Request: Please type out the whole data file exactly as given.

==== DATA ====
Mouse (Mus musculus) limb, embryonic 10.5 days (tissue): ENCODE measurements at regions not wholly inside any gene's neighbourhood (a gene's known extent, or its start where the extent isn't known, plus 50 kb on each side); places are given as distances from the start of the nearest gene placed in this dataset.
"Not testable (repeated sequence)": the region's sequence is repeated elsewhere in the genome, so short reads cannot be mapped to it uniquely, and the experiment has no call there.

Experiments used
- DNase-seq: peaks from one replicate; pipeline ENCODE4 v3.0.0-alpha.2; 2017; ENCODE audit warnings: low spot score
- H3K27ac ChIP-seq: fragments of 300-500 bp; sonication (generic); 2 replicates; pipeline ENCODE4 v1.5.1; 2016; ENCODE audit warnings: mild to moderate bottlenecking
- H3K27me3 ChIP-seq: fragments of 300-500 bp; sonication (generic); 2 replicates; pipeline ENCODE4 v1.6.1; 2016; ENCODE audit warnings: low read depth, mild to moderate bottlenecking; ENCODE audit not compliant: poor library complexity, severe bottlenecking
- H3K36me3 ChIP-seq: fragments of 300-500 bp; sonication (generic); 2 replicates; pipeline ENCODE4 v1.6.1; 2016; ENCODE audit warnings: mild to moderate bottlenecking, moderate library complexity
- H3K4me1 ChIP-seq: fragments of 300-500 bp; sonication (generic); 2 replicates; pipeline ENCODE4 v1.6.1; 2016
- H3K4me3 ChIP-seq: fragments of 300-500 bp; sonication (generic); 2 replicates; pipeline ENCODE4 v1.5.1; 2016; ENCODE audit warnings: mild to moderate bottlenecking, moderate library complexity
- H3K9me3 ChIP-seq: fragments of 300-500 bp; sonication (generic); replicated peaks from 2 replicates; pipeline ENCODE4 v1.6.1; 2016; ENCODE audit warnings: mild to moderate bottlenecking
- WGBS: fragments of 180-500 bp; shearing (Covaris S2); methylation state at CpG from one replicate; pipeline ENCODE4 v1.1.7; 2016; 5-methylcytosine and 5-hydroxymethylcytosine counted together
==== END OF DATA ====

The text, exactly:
Mouse (Mus musculus) limb, embryonic 10.5 days (tissue): ENCODE measurements at regions not wholly inside any gene's neighbourhood (a gene's known extent, or its start where the extent isn't known, plus 50 kb on each side); places are given as distances from the start of the nearest gene placed in this dataset.
"Not testable (repeated sequence)": the region's sequence is repeated elsewhere in the genome, so short reads cannot be mapped to it uniquely, and the experiment has no call there.

Experiments used
- DNase-seq: peaks from one replicate; pipeline ENCODE4 v3.0.0-alpha.2; 2017; ENCODE audit warnings: low spot score
- H3K27ac ChIP-seq: fragments of 300-500 bp; sonication (generic); 2 replicates; pipeline ENCODE4 v1.5.1; 2016; ENCODE audit warnings: mild to moderate bottlenecking
- H3K27me3 ChIP-seq: fragments of 300-500 bp; sonication (generic); 2 replicates; pipeline ENCODE4 v1.6.1; 2016; ENCODE audit warnings: low read depth, mild to moderate bottlenecking; ENCODE audit not compliant: poor library complexity, severe bottlenecking
- H3K36me3 ChIP-seq: fragments of 300-500 bp; sonication (generic); 2 replicates; pipeline ENCODE4 v1.6.1; 2016; ENCODE audit warnings: mild to moderate bottlenecking, moderate library complexity
- H3K4me1 ChIP-seq: fragments of 300-500 bp; sonication (generic); 2 replicates; pipeline ENCODE4 v1.6.1; 2016
- H3K4me3 ChIP-seq: fragments of 300-500 bp; sonication (generic); 2 replicates; pipeline ENCODE4 v1.5.1; 2016; ENCODE audit warnings: mild to moderate bottlenecking, moderate library complexity
- H3K9me3 ChIP-seq: fragments of 300-500 bp; sonication (generic); replicated peaks from 2 replicates; pipeline ENCODE4 v1.6.1; 2016; ENCODE audit warnings: mild to moderate bottlenecking
- WGBS: fragments of 180-500 bp; shearing (Covaris S2); methylation state at CpG from one replicate; pipeline ENCODE4 v1.1.7; 2016; 5-methylcytosine and 5-hydroxymethylcytosine counted together